Employer involvement in course design

Employability must be a core focus for all higher education. With 8% of employers not able to fill posts due to a lack of applicants with the right skills and 13% of employers having similar issues with a lack of skills in current employees, workplaces need more skilled individuals. The sizeable gaps in the job market represent lost productivity for those companies, lost taxes that could help the poorest in society, and a large number of individuals that could have more profitable and rewarding jobs if they only had the right skills.

These skills gaps come alongside record levels of HE participation, with more than 50% of the population gaining a degree by 30. The Government has labelled this problem the skills mismatch, and it is getting larger. Universities are responsible for addressing the mismatch by ensuring that graduates leave their courses with skills that can get them jobs.

One step towards reducing the skills mismatch involves employers in the design and delivery of university courses. Initiating and developing these relationships can be time intimidating and consuming for academics that have not developed skills in this kind of relationship building. Here I have suggested five steps to building solid collaboration with employers in a gradual phased approach. Any such effort aims to reach step five, at which multiple employers help to design a course to fill their skills needs and are happy to add their brand to marketing materials and employ graduates that the courses produce.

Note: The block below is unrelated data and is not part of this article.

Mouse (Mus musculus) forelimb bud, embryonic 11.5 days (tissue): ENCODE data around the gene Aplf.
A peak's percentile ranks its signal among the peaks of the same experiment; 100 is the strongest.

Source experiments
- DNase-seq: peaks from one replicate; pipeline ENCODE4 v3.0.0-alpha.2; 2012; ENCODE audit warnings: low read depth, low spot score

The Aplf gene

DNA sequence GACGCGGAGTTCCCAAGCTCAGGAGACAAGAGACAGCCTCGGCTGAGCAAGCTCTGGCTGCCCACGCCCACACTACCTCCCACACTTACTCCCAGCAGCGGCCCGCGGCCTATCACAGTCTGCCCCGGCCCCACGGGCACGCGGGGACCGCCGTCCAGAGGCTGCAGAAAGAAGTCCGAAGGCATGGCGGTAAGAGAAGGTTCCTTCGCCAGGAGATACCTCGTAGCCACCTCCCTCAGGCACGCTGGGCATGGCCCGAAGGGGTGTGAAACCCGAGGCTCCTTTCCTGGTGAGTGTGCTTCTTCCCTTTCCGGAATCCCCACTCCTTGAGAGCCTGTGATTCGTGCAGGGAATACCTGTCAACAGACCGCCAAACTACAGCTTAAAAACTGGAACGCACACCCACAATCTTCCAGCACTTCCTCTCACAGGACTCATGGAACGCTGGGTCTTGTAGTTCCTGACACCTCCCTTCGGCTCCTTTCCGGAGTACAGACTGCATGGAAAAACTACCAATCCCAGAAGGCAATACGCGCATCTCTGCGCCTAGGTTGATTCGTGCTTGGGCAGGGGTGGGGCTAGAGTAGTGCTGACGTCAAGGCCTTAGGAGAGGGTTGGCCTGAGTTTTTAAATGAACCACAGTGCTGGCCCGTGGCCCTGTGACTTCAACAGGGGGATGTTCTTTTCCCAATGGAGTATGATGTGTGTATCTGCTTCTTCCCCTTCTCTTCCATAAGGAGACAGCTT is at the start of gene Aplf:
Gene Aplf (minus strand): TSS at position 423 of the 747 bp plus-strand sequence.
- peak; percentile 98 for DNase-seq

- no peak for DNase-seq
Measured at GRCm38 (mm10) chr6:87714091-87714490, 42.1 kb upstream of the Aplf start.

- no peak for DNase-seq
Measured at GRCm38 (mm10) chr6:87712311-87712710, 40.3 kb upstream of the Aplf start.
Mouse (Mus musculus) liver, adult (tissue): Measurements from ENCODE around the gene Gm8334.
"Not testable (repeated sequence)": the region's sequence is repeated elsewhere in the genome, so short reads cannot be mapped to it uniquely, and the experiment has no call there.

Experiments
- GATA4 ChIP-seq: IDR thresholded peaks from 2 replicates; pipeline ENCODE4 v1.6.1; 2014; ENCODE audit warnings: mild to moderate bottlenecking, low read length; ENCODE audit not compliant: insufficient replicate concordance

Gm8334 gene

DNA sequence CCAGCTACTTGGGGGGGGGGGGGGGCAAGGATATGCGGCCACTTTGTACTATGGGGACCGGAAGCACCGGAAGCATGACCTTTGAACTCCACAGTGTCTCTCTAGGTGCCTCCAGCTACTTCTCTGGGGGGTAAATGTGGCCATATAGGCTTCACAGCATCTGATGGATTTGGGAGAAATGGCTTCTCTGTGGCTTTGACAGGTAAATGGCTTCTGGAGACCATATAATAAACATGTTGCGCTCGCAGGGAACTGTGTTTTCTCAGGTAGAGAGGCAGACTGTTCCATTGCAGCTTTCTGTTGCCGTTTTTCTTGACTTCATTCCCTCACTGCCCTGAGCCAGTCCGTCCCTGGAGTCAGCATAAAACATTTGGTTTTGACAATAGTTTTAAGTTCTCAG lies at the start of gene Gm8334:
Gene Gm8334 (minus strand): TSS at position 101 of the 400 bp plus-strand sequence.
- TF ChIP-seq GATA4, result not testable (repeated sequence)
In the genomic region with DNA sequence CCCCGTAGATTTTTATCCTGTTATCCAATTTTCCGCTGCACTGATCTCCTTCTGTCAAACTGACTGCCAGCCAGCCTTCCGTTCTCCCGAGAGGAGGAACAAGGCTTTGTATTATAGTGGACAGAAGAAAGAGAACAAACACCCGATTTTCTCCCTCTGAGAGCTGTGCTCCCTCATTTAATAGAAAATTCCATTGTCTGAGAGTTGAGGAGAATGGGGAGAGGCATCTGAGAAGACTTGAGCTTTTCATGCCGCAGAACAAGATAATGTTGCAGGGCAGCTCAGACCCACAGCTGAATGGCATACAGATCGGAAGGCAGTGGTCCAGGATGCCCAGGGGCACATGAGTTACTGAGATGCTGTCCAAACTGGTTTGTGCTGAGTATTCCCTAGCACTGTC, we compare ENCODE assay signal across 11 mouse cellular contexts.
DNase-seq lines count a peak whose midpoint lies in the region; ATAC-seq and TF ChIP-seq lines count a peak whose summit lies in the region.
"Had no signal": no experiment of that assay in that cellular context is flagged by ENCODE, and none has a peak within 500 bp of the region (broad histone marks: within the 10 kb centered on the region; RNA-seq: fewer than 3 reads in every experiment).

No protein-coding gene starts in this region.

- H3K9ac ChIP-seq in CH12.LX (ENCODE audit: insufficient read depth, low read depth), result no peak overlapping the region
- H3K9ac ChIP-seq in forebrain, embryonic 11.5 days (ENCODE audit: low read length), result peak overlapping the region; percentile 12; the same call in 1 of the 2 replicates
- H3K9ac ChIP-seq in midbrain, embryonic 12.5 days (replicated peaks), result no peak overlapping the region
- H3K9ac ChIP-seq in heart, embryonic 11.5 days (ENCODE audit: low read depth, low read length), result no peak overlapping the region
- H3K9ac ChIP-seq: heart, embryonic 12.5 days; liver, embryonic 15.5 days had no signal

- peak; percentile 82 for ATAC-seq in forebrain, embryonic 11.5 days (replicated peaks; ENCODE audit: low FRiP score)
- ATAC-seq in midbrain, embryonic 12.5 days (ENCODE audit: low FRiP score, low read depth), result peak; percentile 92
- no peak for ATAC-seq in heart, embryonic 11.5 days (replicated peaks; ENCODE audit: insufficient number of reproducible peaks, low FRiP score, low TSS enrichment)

Five steps of employer involvement:

  1. Guest lectures
  2. Student site visits
  3. Employer developed assessments
  4. Student Placements
  5. Co-designed courses

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